Dr. Tara Yosso (2005) poses an interesting question in her work, Whose Culture Has Capital? A Critical Race Discussion of Community Cultural Wealth. Quite often, when we think of capital, or various forms of wealth, we have limited views and understandings of what these forms of wealth can be. Many of our students hold a great deal of linguistic capital, defined by Yosso as the “intellectual and social skills attained through communication experiences in more than one language and/or style…Reading, literacy, oral histories, cuentos (stories), dichos (proverbs), sophisticated linguistic code switching (2005, p. 78).” This comes in very handy inside and outside of the workplace, as they navigate the different communities that they hold dear. So, when we talk about our modes of communication in interviews, in the workplace, and for career goals, there may also be opportunities to talk with and learn from our students about their understandings of professional voice.

Each day, our students navigate home dialects and standard English workplace/academic dialects. Thus, navigating multiple languages and dialects of language is a part of career capital: What are we saying? How are we saying it, depending on the context?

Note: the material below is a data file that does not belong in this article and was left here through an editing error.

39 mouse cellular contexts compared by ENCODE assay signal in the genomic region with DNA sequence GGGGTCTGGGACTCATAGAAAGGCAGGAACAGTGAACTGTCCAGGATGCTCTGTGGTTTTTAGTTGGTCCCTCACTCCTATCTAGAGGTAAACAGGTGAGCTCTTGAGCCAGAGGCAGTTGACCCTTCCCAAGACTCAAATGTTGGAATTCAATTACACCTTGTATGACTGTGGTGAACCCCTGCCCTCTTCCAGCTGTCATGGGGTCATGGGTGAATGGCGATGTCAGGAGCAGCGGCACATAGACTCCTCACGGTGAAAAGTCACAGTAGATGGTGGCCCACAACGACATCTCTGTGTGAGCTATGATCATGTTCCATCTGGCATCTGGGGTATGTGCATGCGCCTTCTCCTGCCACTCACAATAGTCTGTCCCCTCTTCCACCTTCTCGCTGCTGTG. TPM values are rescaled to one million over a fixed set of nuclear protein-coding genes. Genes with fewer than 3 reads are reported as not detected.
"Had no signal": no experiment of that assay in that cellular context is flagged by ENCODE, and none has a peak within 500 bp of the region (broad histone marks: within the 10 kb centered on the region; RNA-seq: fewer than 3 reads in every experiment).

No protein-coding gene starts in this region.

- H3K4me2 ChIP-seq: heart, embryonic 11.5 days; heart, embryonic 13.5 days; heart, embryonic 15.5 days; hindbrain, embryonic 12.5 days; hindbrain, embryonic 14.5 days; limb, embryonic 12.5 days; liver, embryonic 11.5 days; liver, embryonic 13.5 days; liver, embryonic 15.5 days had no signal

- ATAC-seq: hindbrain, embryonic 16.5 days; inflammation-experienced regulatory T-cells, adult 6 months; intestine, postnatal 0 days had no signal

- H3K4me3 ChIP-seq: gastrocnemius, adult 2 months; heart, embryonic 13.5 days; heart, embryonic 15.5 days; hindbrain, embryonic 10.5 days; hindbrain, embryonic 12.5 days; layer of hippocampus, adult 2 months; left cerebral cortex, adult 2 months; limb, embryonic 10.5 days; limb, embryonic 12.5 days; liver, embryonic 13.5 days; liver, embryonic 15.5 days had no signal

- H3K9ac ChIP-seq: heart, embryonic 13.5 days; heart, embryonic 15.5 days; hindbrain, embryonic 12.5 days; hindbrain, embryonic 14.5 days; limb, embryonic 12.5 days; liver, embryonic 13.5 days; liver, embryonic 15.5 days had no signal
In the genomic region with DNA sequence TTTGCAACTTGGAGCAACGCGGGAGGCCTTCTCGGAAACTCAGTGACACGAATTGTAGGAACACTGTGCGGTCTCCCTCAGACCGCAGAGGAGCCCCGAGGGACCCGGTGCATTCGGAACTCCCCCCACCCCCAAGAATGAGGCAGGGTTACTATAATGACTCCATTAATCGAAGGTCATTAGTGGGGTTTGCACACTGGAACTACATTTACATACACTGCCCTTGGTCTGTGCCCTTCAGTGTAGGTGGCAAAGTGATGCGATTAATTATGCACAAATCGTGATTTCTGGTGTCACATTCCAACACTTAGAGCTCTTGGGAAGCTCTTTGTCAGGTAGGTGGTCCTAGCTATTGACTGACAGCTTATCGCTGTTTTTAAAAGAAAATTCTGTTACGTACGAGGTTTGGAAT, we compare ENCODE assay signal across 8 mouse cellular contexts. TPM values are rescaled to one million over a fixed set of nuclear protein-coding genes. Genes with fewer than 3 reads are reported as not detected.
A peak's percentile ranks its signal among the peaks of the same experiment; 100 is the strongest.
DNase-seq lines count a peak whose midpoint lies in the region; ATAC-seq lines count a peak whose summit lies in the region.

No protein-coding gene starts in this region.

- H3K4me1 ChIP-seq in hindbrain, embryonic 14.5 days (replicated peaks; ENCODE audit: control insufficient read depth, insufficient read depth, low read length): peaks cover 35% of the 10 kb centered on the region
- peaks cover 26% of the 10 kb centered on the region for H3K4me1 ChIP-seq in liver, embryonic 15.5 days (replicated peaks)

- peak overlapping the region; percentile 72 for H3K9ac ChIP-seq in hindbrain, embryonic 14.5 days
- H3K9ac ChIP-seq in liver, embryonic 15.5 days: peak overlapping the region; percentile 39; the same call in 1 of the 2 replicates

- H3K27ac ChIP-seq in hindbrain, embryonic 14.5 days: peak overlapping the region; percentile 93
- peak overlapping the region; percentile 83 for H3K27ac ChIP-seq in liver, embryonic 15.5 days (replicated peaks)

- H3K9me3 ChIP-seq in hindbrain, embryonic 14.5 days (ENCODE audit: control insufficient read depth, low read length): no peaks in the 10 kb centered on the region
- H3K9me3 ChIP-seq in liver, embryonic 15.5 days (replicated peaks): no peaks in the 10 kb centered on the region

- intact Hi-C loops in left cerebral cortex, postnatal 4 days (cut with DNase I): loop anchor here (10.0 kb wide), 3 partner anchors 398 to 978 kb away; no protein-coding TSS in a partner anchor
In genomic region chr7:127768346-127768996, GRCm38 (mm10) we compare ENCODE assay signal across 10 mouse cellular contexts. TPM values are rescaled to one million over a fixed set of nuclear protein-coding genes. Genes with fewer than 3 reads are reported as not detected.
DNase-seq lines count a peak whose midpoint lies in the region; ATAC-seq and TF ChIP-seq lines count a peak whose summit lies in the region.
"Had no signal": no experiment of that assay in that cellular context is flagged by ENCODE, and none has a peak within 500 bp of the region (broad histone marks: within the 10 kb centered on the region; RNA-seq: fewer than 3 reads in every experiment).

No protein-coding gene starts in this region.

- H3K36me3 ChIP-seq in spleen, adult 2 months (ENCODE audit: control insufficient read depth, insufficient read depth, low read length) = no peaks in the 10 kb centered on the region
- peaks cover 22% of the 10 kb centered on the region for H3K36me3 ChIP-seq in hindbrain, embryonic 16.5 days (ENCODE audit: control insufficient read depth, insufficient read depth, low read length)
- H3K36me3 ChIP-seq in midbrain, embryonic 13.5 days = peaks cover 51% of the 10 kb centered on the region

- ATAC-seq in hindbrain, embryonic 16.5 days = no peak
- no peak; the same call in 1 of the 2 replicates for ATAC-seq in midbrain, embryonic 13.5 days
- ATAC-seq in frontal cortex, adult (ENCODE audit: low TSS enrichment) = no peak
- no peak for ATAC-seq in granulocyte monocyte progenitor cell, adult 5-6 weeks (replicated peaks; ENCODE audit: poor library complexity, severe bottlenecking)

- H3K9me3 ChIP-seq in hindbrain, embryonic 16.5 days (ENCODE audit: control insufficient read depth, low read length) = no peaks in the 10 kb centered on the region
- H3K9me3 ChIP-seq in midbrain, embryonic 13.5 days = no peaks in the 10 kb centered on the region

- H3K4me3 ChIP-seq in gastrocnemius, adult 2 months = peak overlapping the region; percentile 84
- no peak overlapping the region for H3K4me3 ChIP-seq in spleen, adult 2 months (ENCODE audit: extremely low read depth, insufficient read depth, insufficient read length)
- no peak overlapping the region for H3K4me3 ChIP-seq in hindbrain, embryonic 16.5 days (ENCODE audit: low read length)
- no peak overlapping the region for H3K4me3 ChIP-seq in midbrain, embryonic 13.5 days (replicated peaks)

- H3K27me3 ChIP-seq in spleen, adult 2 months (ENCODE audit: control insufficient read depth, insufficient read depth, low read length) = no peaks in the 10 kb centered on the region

My “work voice”  and even the work voices of my colleagues can change, depending on how we need to function in that moment. At any given moment, you may hear standard American English (SAE), Spanish and dialects of Spanish, African-American English (AAE, which encompasses various sets of rules, depending on region), and more as we have conversations about student success, retention, persistence, and career capital. In a meeting with executive leadership, we might slip into more standardized dialects of English, due to context and shared understandings. For students finding their professional voice, it’s important to talk through these contexts, and it doesn’t necessarily have to be difficult to do so.

Learning from Creative Reflection

One of my favorite activities to take students through is an auto-ethnography of how they use language and how they are currently developing their understanding of professional voice. It’s easier to do this activity around written language, since they can access that from their phones and/or e-mail accounts. I ask students to observe and reflect on the language they use in the following contexts:

  • Contacting someone from your professional field (for students, this can be any current supervisors they have, mentors, etc.)
  • Contacting a family member
  • Contacting a peer or a close friend
    (you can also add other categories as appropriate)